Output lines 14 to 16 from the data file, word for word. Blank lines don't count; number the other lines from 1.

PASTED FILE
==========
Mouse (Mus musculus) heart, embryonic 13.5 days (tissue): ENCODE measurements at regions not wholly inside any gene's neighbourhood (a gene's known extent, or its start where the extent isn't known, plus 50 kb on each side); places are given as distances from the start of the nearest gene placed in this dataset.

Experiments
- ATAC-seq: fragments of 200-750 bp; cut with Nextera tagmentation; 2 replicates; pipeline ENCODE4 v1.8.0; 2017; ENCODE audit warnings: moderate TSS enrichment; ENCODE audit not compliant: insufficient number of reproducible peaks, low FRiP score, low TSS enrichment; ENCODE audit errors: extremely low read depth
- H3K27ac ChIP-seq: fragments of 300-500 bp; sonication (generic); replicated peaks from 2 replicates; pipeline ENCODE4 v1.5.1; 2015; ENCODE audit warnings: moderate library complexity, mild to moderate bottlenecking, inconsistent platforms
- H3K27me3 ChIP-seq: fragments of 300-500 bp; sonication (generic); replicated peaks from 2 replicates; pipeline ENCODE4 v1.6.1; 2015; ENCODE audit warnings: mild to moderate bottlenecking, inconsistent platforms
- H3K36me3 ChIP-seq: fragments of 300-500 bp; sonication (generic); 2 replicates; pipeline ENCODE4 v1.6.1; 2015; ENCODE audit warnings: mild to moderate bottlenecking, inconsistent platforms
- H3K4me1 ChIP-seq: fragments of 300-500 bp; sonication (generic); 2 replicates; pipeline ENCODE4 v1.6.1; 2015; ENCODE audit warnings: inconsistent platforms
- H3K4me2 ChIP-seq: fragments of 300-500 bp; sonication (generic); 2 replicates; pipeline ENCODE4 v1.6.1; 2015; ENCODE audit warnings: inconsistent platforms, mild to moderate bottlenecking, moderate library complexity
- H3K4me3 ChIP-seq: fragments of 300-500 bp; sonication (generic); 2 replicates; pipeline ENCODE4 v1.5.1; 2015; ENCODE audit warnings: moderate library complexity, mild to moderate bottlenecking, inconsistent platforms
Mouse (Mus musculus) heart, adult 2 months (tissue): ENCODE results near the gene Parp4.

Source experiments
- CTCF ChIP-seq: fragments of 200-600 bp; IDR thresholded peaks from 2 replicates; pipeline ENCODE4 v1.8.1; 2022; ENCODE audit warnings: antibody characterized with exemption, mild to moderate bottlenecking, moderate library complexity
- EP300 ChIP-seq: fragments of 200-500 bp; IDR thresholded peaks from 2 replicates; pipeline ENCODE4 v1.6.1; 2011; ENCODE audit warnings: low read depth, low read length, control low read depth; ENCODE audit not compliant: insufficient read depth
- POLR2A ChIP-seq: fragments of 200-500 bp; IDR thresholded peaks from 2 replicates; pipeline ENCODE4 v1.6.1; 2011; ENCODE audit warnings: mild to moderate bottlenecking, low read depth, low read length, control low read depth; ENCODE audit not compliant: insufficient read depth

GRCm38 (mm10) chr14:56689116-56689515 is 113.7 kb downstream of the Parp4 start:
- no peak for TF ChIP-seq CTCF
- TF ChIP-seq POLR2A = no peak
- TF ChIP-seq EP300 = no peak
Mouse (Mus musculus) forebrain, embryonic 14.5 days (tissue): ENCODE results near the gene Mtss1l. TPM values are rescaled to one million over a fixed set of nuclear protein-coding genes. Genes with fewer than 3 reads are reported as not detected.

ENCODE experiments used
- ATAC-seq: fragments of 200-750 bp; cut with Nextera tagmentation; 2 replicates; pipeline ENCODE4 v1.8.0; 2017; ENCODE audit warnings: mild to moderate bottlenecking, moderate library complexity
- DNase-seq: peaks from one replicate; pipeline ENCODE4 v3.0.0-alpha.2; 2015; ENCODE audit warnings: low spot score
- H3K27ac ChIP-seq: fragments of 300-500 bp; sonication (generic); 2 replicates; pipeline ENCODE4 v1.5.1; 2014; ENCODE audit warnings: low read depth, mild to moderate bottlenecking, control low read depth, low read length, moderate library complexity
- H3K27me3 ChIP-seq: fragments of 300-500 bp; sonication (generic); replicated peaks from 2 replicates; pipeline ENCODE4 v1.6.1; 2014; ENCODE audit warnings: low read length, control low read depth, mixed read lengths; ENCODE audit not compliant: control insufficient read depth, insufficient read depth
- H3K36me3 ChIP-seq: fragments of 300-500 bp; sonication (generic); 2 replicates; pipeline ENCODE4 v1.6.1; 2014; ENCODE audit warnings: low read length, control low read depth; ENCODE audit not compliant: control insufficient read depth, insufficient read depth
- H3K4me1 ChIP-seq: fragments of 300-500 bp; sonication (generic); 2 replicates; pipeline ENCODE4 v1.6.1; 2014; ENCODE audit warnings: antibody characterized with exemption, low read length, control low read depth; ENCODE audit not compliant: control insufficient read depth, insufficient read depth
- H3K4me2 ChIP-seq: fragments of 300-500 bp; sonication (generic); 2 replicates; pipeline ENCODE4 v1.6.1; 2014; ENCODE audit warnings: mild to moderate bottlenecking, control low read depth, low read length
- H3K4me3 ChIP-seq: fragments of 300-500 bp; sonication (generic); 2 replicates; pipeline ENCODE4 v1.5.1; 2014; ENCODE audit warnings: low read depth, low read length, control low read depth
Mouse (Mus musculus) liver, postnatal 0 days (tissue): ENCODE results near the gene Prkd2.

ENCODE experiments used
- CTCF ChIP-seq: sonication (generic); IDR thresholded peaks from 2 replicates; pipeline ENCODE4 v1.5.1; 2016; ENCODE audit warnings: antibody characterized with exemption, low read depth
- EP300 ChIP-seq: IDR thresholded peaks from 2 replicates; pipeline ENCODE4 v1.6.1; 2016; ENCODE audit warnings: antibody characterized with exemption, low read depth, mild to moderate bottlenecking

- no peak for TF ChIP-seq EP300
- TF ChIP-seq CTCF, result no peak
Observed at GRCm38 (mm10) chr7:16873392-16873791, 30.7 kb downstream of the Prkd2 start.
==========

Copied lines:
- POLR2A ChIP-seq: fragments of 200-500 bp; IDR thresholded peaks from 2 replicates; pipeline ENCODE4 v1.6.1; 2011; ENCODE audit warnings: mild to moderate bottlenecking, low read depth, low read length, control low read depth; ENCODE audit not compliant: insufficient read depth

GRCm38 (mm10) chr14:56689116-56689515 is 113.7 kb downstream of the Parp4 start:
- no peak for TF ChIP-seq CTCF